Many patients can benefit from herbs with a milder action, fewer side effects, and some health benefits beyond their antidepressant effects.
Herbal Treatment of Major Depression: Scientific Basis and Practical Use
by Scott D. Mendelson, MD, PhD; Boca Raton, Fla .: CRC Press; 2020
420 pages • $ 160.00 (hardcover)
Scott Mendelson, MD, PhD, wrote a landmark volume in the Clinical Pharmacognosy Series on Botanical Medicines for CRC Press. Why is this a landmark book? It thoughtfully reviews theories of the mechanisms of activity of antidepressants, including ketamine, and exposes the evidence for the activity of plants through these mechanisms. Most psychiatrists will be surprised to learn of the anti-inflammatory, antioxidant, anti-diabetic, and neuroplastic effects of these herbs.
Chapters in the book include relevant in vitro studies on the effects of 66 herbs, providing a foundation for understanding preclinical animal studies and human studies of depression. An additional chapter details Chinese herbal medicine. Another chapter covers specific plant chemical constituents, supported by data on their mechanisms of action. The final chapter explains how to choose herbs, combine herbs, treat co-morbidities, and increase conventional synthetic pharmaceuticals.
The evidence base for herbal treatments for depression is now growing rapidly. The availability of good research should help psychiatrists gain confidence and enthusiasm for prescribing herbs for depression. Those looking for options other than psychotropic drugs will have better choices. Researchers from pharmaceutical companies wishing to expand their consumer base may develop combination formulas or new herbal products based on the data in this volume. Botany researchers will also find it informative.
Many patients can benefit from herbs with a milder action, fewer side effects, and some health benefits beyond their antidepressant effects. Ethnopharmacologic differences include increased sensitivity to adverse drug reactions in some populations. For example, people of Asian descent may be more prone to the side effects of psychotropic drugs than Caucasians. Consumers who learn about herbal treatments can discuss this knowledge with their health care providers.
Another obstacle to the use of phytomedicines is the lack of insurance reimbursement. The direct cost must be weighed against the potential therapeutic benefits to the patient, in the context of the patient’s financial situation.
Dr. Mendelson succinctly discusses not only familiar herbs for depression, such as St. John’s Wort and Saffron, but also curcumin, lavender, hibiscus, lemon balm, chamomile and many other lesser known herbal medicines. It also offers some fascinating clinical pearls, like the use of milk thistle for obsessive-compulsive disorder (OCD). Evidence suggesting that St. John’s Wort may cause insulin resistance may be new to even experienced herbal prescribers.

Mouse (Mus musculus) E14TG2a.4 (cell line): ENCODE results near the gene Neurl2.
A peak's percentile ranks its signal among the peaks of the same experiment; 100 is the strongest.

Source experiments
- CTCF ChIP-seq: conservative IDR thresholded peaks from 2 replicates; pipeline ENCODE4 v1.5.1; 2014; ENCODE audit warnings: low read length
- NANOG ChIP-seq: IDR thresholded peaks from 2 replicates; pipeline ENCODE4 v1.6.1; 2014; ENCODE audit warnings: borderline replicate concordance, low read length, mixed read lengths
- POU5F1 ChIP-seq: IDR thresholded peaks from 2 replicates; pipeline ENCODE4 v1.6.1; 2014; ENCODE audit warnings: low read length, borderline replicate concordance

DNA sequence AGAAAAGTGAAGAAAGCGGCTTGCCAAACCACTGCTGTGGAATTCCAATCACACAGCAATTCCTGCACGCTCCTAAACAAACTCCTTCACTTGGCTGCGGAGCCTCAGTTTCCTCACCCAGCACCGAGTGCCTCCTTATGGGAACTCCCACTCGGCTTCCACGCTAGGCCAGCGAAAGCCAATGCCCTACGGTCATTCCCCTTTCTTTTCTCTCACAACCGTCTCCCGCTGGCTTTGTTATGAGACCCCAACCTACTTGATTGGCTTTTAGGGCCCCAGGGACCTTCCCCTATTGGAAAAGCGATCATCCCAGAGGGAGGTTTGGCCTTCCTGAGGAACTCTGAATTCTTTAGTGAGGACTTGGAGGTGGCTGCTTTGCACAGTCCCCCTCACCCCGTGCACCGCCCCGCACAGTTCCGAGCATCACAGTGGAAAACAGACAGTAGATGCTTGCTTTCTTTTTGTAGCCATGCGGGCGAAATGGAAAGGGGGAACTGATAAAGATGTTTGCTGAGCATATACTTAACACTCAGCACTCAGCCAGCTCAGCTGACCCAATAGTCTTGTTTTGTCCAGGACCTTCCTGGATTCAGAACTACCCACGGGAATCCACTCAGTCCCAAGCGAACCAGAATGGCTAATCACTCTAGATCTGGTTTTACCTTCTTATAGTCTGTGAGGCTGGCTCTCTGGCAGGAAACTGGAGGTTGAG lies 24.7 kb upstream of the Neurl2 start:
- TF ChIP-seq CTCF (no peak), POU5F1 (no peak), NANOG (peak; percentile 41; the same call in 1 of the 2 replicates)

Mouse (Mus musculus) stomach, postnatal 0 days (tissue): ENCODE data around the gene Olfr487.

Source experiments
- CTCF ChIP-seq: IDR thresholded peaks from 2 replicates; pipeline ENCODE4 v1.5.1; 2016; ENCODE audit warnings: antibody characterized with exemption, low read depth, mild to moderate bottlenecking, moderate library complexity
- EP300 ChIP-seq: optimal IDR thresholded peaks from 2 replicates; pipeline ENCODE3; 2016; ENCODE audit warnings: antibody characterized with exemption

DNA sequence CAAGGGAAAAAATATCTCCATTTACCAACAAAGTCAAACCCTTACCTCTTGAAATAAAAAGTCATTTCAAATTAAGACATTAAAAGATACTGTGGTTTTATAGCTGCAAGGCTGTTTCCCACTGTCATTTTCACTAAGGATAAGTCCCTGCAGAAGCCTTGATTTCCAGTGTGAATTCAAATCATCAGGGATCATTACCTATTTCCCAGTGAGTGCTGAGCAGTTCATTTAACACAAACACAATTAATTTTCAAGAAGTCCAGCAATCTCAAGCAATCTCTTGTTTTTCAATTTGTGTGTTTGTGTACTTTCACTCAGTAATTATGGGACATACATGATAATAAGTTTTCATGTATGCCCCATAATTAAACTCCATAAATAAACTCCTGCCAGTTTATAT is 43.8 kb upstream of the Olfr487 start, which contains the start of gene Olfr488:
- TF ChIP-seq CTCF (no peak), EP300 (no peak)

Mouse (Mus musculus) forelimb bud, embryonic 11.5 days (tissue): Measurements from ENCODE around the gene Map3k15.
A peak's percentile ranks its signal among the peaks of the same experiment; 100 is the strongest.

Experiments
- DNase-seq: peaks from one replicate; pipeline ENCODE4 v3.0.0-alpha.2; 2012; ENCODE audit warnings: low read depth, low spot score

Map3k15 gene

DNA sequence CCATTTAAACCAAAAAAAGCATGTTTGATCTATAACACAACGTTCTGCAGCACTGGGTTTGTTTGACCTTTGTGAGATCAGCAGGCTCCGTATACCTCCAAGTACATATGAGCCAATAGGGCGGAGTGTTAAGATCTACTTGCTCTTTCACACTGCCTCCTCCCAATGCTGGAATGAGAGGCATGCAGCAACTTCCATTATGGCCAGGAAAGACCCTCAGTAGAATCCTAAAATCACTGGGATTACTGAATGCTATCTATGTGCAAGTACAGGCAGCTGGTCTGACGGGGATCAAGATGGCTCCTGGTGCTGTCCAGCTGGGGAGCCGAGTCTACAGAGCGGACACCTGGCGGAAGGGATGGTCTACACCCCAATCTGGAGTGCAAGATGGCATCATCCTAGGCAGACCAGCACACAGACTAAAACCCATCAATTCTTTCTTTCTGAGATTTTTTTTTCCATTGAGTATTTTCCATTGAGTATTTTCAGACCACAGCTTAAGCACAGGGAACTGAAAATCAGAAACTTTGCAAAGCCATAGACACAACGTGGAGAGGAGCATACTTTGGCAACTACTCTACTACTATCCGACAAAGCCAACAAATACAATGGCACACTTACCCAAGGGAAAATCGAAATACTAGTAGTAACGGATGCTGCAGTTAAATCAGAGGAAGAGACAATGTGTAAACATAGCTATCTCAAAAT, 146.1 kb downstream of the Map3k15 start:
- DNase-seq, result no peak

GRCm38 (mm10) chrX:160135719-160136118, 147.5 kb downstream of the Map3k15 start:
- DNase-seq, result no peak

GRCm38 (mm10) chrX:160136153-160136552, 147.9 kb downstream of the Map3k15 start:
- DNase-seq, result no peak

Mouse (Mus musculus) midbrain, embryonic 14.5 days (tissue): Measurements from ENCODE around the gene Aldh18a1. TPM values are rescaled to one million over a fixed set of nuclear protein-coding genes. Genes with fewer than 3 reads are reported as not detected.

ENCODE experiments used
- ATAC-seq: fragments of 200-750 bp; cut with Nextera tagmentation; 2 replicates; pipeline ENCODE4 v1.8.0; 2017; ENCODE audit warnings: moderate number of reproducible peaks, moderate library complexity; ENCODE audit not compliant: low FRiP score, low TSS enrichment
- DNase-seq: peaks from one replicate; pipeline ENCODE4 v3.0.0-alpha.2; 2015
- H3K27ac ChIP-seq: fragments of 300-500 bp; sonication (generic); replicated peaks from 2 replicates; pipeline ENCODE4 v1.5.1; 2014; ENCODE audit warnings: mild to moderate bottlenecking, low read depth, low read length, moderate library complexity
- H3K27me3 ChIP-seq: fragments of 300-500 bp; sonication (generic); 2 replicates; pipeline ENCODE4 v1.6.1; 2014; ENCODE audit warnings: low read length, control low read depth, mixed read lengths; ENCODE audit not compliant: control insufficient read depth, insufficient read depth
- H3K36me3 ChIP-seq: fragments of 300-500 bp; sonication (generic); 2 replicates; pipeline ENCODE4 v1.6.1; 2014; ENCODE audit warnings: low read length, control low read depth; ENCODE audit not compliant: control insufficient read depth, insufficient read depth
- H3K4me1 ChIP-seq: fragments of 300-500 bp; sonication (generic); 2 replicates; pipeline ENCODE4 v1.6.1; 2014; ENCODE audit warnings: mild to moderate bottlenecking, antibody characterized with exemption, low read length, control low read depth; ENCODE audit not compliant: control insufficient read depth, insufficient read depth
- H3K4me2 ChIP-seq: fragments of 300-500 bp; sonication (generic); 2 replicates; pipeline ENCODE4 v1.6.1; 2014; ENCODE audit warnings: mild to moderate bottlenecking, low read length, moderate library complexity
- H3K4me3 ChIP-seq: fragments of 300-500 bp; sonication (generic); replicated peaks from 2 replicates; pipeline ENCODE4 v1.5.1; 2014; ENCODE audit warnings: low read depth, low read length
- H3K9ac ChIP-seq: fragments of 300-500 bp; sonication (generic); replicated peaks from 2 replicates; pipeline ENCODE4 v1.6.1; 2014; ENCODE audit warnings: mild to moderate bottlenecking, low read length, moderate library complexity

When you find that your patient is taking unknown herbs for depression, this is the book to consult. Here you will find the well-researched and clinically relevant information you will need to assess and counsel your patient. It will also provide a solid foundation for your entry into the herbal prescribing arena to reduce side effects, minimize the use of synthetic drugs, increase other antidepressant treatments, and improve adherence. and patient outcomes.
Dr Brown is Associate Professor of Clinical Psychiatry at Columbia University Vagalos College of Medicine, New York.
Experts could read this book cover to cover, but for those who may not be familiar with biochemistry, the dense structure of scientific information makes it a heavy read. Most readers will find there an excellent reference book for researching a herb of interest.
Here and there, editing errors make the text less readable. Occasional problems are left out, such as the risk of St. John’s Wort causing severe phototoxic rashes. For this reason, clinicians should consult more than one source of information on herbal remedies, especially regarding side effects.
The clinical utility of the book could have been enhanced by providing guidance on identifying reliable and quality brands of herbal products. This is a challenge, especially because companies often change the source or content of their products. This is a difficult and controversial area, but for many herbal remedies, only a few companies manufacture and test their product properly. In addition, the lower look-alikes seem to benefit from the high-quality products.
However, these omissions are minor compared to the conceptual and practical advances that are represented in this book. Since two-thirds of psychiatric patients use alternative approaches, psychiatrists and other healthcare professionals need more information to help patients achieve their treatment goals. Herbal medicines may be more helpful than many psychiatrists realize. Overall, they cause fewer side effects and are more environmentally friendly (causing less pollution than synthetic psychotropic drugs).
I highly recommend this book to psychiatrists and other health professionals who deal with depression. In addition, plant protection researchers interested in the development of new treatments will find interesting ideas to pursue.